If you have ever driven to Huntsville from Houston or its surrounding areas, then you’ve most certainly seen the enormous white statue of Sam Houston just south of Huntsville on I-45.
Most SHSU students know general facts about the statue, but they may not know the time, effort and money put into creating Sam Houston’s memorial – which was dedicated 13 years ago next Monday.
For instance, most students probably do not know about the artist’s unorthodox approach to building the statue; most surely don’t know about the woman who awoke to a most unsettling vision of Sam. They also don’t know what’s at the heart of the statue. Well, read on.
In 1991 Huntsville Mayor Bill Hodges, the Chamber of Commerce and citizens of Huntsville wanted to commemorate the then upcoming 200th anniversary of Sam Houston’s birthday.
There was already talk of building a statue, but City Manager Gene Pipes did not want to spend any tax money or have it take away from other projects in the city. Martin Anisman, then SHSU president, supported the building of the statue, but “did not want it to divert any scholarship money or plans happening for the bicentennial celebration,” Pipes recalled.
After the Chamber of Commerce got word out to the city and university, people from all economic sectors began to donate. The Chamber raised $67,000 in three months, but Pipes said not to stop there. Over $300,000 was donated to the project by the time it was finished.
The statue was built primarily by artist David Adickes, a life-long Huntsville native who has created several statues in the greater Houston area.
“It was really a work of engineering without any blueprints,” Adickes said.
Adickes worked from a 6″6′ statue of Sam Houston he’d made; it was the only thing he used to base the 67-foot statue constructed of concrete and steel, with a 10-foot granite base.
He used the same Sears one-yard concrete mixer for the whole project, cleaning it daily. When the statue was almost finished and all that remained was the head, a crane dropped – what else? – the concrete mixer inside the statue right where Sam Houston’s heart would be.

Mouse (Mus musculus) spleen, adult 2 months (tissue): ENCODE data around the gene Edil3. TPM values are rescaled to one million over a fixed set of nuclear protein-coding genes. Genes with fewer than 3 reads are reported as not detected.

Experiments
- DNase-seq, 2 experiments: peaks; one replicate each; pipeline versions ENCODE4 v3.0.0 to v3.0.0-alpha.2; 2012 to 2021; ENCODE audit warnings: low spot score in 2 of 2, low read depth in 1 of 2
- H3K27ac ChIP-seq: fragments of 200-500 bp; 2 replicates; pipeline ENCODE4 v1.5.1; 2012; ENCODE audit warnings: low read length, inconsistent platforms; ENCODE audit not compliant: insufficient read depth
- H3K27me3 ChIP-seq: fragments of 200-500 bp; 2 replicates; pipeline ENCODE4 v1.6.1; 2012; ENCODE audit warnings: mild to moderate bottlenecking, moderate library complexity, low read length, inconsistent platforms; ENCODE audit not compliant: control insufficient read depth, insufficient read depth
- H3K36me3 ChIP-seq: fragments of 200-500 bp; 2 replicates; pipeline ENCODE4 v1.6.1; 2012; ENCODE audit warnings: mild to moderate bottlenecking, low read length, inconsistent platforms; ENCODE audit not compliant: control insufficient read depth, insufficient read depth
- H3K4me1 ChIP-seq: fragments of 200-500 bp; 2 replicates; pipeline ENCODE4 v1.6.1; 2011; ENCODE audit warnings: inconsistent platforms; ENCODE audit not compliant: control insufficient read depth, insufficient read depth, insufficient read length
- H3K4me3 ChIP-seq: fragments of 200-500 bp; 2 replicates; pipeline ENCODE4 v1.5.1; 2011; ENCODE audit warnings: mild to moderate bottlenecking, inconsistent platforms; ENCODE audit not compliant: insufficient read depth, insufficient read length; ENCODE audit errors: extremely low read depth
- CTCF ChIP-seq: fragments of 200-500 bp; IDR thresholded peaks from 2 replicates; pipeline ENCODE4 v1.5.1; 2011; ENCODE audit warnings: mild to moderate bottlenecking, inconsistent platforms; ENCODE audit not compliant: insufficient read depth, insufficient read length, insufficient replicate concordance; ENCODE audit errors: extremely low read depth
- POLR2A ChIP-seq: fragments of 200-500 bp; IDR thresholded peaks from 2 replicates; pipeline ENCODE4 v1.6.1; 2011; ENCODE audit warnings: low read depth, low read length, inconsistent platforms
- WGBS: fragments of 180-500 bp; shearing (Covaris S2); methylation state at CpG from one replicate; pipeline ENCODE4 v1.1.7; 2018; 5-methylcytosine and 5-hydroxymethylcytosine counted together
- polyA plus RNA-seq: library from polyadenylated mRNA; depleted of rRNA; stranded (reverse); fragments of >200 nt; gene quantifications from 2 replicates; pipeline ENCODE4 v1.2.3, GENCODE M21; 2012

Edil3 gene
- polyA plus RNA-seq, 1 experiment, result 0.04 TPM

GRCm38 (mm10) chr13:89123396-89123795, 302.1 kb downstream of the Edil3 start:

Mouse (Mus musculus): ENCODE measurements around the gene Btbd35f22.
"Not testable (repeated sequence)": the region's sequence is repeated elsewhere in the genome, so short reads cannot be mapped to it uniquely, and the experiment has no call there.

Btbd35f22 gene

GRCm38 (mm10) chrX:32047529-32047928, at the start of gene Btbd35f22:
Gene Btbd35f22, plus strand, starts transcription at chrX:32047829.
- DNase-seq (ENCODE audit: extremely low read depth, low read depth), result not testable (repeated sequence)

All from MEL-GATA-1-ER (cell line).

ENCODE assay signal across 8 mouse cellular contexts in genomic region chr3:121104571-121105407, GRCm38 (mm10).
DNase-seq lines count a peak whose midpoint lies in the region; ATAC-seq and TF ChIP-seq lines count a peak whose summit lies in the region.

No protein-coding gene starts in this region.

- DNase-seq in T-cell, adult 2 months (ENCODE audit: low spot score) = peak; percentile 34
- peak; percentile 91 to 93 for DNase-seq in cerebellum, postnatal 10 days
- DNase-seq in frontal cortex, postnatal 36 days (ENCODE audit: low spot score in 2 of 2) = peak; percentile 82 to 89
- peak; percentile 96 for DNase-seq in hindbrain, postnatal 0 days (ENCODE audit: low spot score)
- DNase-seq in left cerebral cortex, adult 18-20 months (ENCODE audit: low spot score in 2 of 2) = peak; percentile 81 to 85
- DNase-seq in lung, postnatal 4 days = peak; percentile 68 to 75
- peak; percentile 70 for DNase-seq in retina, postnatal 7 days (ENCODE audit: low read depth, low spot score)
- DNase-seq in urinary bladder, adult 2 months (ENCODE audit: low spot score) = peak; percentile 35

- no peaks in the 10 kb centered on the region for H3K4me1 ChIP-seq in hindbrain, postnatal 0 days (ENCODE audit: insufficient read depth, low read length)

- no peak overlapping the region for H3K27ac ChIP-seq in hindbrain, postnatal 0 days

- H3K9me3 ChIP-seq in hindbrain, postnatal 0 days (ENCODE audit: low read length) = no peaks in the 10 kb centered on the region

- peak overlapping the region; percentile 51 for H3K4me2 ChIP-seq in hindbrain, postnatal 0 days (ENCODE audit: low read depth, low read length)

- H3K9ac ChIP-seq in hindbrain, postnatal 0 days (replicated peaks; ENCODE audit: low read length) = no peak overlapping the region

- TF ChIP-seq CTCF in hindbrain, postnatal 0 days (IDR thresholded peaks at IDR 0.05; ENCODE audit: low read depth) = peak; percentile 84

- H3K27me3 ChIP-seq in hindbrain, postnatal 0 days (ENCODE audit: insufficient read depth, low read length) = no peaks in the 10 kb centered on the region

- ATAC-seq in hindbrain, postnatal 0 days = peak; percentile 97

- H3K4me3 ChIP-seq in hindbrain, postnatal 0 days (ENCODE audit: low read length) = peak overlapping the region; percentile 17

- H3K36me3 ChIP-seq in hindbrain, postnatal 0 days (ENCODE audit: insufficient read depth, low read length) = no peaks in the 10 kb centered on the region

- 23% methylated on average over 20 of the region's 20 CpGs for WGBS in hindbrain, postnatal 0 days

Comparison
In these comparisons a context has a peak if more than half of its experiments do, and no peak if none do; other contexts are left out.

The goal was to have it completed by March 2, 1993 , the 200th anniversary of Sam Houston’s birthday. But it was not completed until over a year and a half later, on Oct. 22, 1994, when many notables attended the dedication ceremony. It was a fitting occasion for Houston, who led Texas to victory at the Battle of San Jacinto, was the only person to govern two states, and called Huntsville home.
Many local people believe the statue has made quite an impact on Huntsville .
Pipes said the statue was “the image needed to change Huntsville from prison town to the historic home of Sam Houston.” He calls the statue “a testament to the continuing popularity of an iconand a practical lure to spend some time and a little money in Huntsville.”
Pipes, now the curator of education for the Sam Houston Memorial Museum in Huntsville, tells a story about the statue’s effect on one woman:
When Pipes attended a wedding in Colorado, a conversation with a stranger quickly turned to her unusual experience with the statue. She told him that once, on a trip from Dallas to Houston, she had fallen asleep while riding with her husband. When she awoke, she said, she remembered seeing a huge white head of Sam Houston. It startled her, and Pipes quoted her as saying, “I never told anyone about the big white head of Sam Houston because I was afraid people would think I’m crazy!”
A visitor center and gift shop was added to the site of the statue shortly after its completion. To date, more than a half-million people from 108 nations have signed the guestbook.
Those visitors not only learned about a genuine Texas hero, Pipes said, but have left an important and lasting impact by their visit.
“The image of [Sam Houston State University] has been greatly enhanced by the statue,” he said. “People coming along I-45 have learned about one of the best-kept secrets – that the university is one of the great bargains of higher education.”